Walk the Thought

think it: walk it

Lizzie Velasquez: so inspiring!

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I wasn’t going to write a post tonight but after seeing Lizzie’s video which was tweeted by a friend of mine, I had to share it.  I hadn’t heard of her before today but I was so moved by the strength of her resilience.  She has such an important lesson to teach us about overcoming adversity and the choices you must make in the face of it.  Enjoy…

 

You can visit Lizzie’s website at http://www.aboutlizzie.com/

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Talking of personal responsibility…

“[…] everything can be taken from a man but one last thing: the last of the human freedoms – to choose one’s own attitude in any given set of circumstances, to choose one’s own way.”

(Frankl: 2008)

I first read this quote a few years ago. I had bought myself a book called, ‘Water Off a Duck’s Back: How to Deal with Frustrating Situations, Awkward, Exasperating and Manipulative People and… Keep Smiling!’ by Jon Lavelle. I bought this book because I had a boss at the time that I found awkward, exasperating, and definitely manipulative so this book seemed quite a find! The book was okay, but it was Viktor Frankl’s quote that the book referenced which set me on a path to a new way of thinking.

For those of you who might be unfamiliar with his work, Viktor Frankl was an Austrian Psychiatrist who survived imprisonment in concentration camps during WWII. The above quote is from his book, ‘Man’s Search for Meaning’ (I really suggest you read it) and it concentrates on mapping the different stages of the prisoners’ mental states whilst being held in camps. In his book, Frankl talks of the men in his hut, who despite losing everything – possessions, family, health, physical freedom and who had faced daily and relentless degradation, continued to comfort others and share what little food they had.

Frankl’s quote resonated with me above everything else I read in Lavelle’s book. The idea that you could choose your attitude when confronted with adversity was a revelation to me (I feel a little embarrassed by this admission now), surely people make you feel a certain with how they treat you? In the situation I faced with my boss at the time, my emotions would range on a daily basis from anger, to anxiety, to depression and she was making me feel that way with how she treated me. At least that’s was I believed up until the point at which I read Frankl’s words; according to him I could choose my attitude and what better authority could I read those words from? It seemed easier said than done to me but I was determined to find out how I could learn to choose my reactions in a way that was more healthy for me.

It has been a journey learning to live Frankl’s philosophy. In response to the situation with my boss at the time, I decided to take Maya Angelou’s advise first which is, “If you don’t like something, change it. If you can’t change it, change your attitude.” I changed my situation and left my job as a teacher and undertook training in Cognitive Behavioural Therapy (CBT). CBT teaches us that we are responsible for our emotions; not events or other people’s behaviour but our own beliefs that we can change with support and practice. So that’s was I do now, as a cognitive behavioural coach, I help people to take personal responsibility and change their attitude and at the same time, I have learnt to change mine.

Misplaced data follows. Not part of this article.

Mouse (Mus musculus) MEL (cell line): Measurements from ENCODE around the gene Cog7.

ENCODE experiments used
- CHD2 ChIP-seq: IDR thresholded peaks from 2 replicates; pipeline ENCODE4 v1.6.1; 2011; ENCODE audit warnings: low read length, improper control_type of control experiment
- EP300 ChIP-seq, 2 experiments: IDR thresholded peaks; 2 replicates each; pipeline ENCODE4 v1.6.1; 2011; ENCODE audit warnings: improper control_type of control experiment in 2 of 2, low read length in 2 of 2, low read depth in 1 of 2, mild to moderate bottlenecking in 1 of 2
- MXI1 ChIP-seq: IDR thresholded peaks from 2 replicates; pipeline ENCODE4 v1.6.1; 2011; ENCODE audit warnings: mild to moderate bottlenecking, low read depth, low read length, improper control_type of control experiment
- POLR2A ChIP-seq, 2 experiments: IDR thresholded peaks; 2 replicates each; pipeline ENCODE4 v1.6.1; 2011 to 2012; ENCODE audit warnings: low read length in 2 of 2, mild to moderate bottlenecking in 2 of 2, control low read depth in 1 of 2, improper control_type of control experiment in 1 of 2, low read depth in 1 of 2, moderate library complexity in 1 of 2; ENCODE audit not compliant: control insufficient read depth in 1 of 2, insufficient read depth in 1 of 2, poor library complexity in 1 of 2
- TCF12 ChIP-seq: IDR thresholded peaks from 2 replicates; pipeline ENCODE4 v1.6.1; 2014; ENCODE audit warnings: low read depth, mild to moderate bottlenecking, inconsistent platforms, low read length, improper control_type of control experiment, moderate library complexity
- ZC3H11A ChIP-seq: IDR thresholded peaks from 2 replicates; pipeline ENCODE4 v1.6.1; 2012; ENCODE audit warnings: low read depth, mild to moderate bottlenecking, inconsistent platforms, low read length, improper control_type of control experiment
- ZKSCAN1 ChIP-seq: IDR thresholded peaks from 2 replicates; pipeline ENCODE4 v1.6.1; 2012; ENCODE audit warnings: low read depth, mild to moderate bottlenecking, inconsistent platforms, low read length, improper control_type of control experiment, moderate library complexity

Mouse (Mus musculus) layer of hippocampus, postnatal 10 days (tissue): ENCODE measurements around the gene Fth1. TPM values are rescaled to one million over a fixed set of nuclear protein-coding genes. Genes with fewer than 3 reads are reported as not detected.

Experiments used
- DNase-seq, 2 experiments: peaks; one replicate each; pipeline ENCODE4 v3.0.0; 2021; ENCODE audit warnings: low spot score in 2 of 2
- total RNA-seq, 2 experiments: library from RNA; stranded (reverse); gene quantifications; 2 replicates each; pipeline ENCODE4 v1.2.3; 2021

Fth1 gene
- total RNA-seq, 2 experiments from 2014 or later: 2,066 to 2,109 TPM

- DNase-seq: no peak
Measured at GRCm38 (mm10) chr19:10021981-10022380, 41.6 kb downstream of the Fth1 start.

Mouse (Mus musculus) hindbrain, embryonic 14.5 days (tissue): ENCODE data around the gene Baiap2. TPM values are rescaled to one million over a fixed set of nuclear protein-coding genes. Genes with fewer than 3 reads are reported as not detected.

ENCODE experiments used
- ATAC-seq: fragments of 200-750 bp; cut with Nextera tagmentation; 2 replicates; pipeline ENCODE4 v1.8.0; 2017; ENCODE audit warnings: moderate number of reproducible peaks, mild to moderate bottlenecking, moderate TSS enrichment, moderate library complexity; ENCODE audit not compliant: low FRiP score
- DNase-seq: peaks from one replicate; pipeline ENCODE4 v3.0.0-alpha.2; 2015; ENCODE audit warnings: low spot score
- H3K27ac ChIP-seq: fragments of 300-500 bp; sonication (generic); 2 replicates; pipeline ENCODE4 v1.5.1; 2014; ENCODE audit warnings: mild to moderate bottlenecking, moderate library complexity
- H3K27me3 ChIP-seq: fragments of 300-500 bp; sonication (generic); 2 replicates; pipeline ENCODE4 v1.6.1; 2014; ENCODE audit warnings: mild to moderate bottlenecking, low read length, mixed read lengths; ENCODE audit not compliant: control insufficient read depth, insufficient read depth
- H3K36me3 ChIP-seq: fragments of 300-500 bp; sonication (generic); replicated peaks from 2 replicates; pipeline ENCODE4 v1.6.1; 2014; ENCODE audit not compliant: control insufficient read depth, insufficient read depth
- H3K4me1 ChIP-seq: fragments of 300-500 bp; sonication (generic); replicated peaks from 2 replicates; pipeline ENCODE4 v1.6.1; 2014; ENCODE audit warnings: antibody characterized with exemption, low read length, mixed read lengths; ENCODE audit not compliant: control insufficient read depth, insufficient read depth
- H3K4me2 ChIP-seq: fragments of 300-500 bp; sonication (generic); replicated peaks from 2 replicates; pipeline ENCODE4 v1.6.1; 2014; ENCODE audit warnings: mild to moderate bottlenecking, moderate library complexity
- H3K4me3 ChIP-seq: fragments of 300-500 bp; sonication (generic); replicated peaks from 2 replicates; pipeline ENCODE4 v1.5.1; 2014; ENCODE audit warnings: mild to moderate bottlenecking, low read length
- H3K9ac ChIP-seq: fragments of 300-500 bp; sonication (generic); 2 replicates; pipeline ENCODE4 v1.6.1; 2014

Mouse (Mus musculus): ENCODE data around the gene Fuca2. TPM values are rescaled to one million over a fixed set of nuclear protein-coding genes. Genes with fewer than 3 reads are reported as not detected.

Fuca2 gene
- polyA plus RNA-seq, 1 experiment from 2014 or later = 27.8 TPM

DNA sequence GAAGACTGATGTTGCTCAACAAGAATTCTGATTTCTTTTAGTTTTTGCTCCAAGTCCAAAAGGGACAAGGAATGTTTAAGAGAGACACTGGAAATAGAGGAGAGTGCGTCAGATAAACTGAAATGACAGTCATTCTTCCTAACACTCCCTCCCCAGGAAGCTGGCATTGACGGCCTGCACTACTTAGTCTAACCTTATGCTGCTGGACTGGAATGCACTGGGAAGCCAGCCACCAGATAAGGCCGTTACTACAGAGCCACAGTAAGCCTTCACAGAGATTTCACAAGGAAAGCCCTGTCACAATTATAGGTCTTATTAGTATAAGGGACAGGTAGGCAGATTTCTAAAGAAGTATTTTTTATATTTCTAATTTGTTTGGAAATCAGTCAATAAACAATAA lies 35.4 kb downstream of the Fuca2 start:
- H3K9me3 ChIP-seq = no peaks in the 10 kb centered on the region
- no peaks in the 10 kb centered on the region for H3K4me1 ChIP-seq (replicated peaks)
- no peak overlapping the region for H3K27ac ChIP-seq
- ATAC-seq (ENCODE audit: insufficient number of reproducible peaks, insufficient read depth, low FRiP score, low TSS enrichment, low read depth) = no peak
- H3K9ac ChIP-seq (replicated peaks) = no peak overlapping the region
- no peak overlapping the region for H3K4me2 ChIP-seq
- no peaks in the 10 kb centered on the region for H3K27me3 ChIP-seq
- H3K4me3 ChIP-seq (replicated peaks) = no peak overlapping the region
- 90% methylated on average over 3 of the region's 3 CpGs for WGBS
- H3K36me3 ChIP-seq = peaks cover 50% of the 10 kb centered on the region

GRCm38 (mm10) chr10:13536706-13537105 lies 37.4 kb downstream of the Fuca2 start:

Who do you blame when things go wrong?

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A few months ago, I attended a lecture given by Dr Raj Persaud, a Consultant Psychiatrist based in London. The subject of his lecture was motivation; a subject that links nicely to my post yesterday. Yesterday I spoke about the importance of considering the sacrifices you will need to make in the pursuit of your New Year’s resolution; if you want something badly enough, a good measure of your motivation is to think about what comforts you are willing to give up in order to achieve your goal.

Dr Persaud began his lecture by showing the audience a clip from Rocky Balboa (2006) in which Rocky’s son complains that sharing the ‘Balboa’ name has been difficult to live with and warns Rocky of the negative impact his impending fight will have on his own career. Rocky hits back at his son’s words with a humbling reminder of the virtues of personal responsibility and the importance of fighting on when things go wrong.

After we watched the clip, Dr Persaud explained that when it comes to motivation, there are two personality types: internalities and externalities. Individuals with internalities are those who are more likely to enjoy success in life because when something goes wrong, they will look first of all at what they could have done differently. Individuals with externalities are those who are less likely to enjoy success in life because when something goes wrong, they will look first of all at other individuals or events to blame.

Internalities, when exercising personal responsibility, have power.  They have power because if they find the fault with themselves, they can set about changing the fault, learn from their mistake and move forwards.

Externalities lack self awareness and the ability to exercise personal responsibility. By blaming other individuals or events, they are powerless as the ability to change these factors is outside their direct control. They will find themselves wallowing in self-pity and anger and will ultimately hold themselves back just as Rocky’s son would have done.

So when you face the first hurdle on your journey to fulfilling your New Year’s Resolution, or any goal for that matter (and you will face hurdles), think about which personality type you fit into: are you an internality or and externality?